Your baby's physical and emotional milestones
This month sees several exciting milestones in your baby's life – his need for independence is growing in leaps and bounds and his own unique personality quirks are becoming very apparent.
Your baby may have mastered crawling and may also begin to pull himself up to a standing position this month. You can expect lots of bumps and bruises from here on out as falling is all part and parcel of learning to walk.
Don't be too anxious for your baby to walk. He’s not yet ready and it could still be several months before his first unaided steps are taken. A handful of babies may take steps as early as 9 months, but remember that it's not a competition – every baby is unique and develops at his own pace.
It may also help to know that whether a baby walks early or late, or even talks early or late, has no bearing on his intelligence.
You may want to introduce your baby to a sippy cup. Some babies love the change and some are very resistant.
Let your baby play with the cup for a while before you try to get him to drink from it
Put weak rooibos tea into the cup or diluted fruit juice (3 parts water to one part real juice)
As with all new things, introduce it to him when he's alert and happy and don't pressurise him to drink from it
Choose a non-spill cup and make sure it's not too difficult for your baby to get the liquid out of.
You can also start introducing your baby to some soft finger foods this month. Great options for first finger foods are squares of fresh bread with a little butter and Marmite or fish paste.
Another favourite are blocks of mild, soft cheese and some cut up banana. All of these things are soft enough for your baby to chew and swallow easily and are unlikely to break up or crumble into chunks that may pose a choking threat.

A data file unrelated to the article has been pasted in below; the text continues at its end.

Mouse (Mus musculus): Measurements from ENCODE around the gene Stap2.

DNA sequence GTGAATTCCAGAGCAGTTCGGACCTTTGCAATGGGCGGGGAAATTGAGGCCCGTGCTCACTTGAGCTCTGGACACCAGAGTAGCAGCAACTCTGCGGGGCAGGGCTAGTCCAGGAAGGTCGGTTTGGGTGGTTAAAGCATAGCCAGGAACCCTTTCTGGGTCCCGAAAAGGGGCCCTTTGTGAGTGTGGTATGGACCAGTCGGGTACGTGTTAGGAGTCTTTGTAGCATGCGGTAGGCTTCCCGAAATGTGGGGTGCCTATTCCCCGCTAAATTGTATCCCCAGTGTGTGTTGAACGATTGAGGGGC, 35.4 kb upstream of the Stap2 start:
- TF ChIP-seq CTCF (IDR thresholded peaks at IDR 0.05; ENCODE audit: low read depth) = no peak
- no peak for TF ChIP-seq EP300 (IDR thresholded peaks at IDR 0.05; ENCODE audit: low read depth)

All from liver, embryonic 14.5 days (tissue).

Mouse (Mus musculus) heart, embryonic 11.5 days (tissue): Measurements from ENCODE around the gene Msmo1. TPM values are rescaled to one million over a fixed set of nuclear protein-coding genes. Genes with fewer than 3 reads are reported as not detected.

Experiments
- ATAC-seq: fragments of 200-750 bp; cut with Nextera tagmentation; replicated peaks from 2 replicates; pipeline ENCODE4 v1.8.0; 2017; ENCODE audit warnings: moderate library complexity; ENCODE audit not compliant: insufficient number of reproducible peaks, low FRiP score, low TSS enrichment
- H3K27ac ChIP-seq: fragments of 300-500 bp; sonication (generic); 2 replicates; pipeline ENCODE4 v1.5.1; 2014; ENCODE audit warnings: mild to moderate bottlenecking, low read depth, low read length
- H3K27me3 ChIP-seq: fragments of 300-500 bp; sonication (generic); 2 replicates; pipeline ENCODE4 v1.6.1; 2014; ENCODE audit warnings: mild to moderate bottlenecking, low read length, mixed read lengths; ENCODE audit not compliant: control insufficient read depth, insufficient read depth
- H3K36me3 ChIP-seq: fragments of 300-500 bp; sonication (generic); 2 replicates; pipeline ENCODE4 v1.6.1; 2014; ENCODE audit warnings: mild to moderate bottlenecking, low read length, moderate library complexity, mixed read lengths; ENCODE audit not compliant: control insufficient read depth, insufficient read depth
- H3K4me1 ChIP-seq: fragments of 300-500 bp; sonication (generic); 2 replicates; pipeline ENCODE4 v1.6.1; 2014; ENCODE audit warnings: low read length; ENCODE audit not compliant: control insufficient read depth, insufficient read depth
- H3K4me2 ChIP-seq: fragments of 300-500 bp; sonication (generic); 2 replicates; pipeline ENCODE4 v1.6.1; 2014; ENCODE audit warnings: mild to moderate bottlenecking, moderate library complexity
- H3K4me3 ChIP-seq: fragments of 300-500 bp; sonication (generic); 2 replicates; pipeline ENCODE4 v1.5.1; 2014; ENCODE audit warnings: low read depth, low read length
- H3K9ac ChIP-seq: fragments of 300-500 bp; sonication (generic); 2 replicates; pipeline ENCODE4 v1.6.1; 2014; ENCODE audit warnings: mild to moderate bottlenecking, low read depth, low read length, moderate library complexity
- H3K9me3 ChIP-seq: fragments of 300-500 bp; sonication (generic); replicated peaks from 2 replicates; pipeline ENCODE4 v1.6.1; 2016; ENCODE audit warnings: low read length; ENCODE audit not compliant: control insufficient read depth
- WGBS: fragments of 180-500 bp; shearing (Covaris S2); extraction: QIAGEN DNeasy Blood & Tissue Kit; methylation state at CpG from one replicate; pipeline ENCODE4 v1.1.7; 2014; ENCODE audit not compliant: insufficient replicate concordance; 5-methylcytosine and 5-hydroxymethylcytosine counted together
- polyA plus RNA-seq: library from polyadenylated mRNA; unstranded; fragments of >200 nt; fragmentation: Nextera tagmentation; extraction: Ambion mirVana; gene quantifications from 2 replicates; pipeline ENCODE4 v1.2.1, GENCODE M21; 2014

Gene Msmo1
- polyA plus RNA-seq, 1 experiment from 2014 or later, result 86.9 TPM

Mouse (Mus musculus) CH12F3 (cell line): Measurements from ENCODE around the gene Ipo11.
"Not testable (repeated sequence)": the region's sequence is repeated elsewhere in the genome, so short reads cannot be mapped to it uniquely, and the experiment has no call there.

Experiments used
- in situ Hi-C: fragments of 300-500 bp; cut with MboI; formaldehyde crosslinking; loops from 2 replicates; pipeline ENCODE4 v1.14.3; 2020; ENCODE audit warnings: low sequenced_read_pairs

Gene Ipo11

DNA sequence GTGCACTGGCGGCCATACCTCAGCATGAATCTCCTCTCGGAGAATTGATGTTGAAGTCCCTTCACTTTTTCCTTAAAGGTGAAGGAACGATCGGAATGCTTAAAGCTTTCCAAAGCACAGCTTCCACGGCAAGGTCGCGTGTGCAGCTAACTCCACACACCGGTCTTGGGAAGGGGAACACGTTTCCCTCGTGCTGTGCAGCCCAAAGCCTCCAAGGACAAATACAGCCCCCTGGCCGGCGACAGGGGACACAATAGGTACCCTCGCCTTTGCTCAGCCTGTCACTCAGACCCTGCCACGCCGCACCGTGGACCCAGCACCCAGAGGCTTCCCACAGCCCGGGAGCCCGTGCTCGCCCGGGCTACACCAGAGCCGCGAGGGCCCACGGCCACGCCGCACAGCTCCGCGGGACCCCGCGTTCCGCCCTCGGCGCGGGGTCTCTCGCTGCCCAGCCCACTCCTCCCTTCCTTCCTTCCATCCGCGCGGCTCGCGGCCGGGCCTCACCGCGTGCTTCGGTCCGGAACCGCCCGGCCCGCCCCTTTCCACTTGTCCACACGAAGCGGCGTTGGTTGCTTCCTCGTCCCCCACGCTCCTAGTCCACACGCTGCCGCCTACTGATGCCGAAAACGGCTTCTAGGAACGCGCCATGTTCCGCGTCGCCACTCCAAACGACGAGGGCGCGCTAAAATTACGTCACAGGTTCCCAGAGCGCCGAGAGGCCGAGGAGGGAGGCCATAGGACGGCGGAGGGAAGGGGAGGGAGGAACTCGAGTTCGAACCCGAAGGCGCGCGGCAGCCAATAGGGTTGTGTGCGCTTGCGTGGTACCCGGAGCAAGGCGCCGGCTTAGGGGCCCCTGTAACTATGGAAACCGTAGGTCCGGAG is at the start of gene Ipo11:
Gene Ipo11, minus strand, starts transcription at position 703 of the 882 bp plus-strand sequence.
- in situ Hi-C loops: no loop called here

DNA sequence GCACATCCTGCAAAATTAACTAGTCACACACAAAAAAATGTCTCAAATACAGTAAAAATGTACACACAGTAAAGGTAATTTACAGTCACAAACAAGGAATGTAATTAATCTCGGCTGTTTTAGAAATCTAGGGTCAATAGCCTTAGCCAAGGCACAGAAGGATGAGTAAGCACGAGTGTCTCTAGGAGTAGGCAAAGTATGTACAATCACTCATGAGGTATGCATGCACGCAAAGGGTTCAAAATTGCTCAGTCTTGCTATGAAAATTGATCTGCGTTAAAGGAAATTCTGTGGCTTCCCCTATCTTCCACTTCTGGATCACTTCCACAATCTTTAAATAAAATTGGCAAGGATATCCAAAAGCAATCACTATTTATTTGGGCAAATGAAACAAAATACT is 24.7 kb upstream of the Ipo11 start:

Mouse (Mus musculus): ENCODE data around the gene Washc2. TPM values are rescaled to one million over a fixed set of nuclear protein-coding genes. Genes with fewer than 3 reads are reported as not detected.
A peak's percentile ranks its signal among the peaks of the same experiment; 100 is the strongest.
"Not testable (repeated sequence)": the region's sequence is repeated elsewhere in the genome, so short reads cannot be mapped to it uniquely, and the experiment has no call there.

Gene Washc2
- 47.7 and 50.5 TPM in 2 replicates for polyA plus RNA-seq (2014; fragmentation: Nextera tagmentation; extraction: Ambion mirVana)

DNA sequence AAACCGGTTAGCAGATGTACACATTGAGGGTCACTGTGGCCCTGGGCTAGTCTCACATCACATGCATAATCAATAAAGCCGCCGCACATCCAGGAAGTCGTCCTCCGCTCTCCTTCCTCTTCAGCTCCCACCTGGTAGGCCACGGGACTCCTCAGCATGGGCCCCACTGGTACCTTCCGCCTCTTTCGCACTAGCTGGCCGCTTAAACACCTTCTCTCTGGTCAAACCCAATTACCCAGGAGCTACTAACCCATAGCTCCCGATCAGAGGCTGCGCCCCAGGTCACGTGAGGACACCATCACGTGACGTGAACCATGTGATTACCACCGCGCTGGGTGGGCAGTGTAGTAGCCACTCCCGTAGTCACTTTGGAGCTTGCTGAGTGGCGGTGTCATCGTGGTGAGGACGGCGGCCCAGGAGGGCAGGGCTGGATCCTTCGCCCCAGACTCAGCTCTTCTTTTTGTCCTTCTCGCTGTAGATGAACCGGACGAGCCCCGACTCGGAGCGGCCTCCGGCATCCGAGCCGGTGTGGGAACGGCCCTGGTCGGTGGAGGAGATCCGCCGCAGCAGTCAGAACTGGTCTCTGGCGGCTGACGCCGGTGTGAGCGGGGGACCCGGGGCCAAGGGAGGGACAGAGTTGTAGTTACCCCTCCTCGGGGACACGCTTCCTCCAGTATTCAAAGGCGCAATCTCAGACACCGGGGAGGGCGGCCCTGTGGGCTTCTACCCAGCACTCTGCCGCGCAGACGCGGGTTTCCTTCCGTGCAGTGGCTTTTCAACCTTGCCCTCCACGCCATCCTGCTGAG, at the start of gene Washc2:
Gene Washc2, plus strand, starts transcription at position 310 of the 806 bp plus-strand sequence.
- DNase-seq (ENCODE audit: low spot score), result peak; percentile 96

Stimulating your 9-month-old baby
Your very busy baby doesn't need much encouragement to get moving. In fact, at this age it's almost impossible to keep him still. But what you may have noticed this month is that while your baby is taking great delight in pulling himself up on things he doesn't know how to sit back down.
You can teach him how to do this by letting him hold on to a towel or broom handle while you ease him back down to sitting.
Another challenge that may suddenly have presented itself is your baby's constant squirming while you're trying to change his nappy or clothes or even get him into a bath.
Turn tiring him out with a game – allow him to crawl away from you and as he does, grab him by the ankles and drag him back saying, “I’m going to catch you, catch you, catch you!”. Doing this several times will tire him long enough for you to change him.
Expert advice for month 9
Now that your baby is pulling on everything (this includes alluring tablecloths, cords and cups of boiling hot coffee), it's time to make your home a safety-zone.
Making your home a "safety-zone"
Electrical outlets, exposed wiring and sharp edges somehow attract crawling babies! They're also exploring cupboards that contain interesting things like dog biscuits, cleaning chemicals, liquids and polishes.
Babies don't know the difference between smarties and granny’s heart tablets, a friendly puppy or a snarly cat that hisses and scratches, a pot plant or a burning candle. Their curiosity outsmarts caution and parents/childminders need to be constantly vigilant – at least for the next 21 years.
Warning signs that your baby is sick
At this age babies get sick easily – and just as quickly recover. However, excessive vomiting with diarrhoea, a temperature more than 38ºC, jittering or jerking, drowsiness or lethargy should be seen to by a doctor sooner rather than later.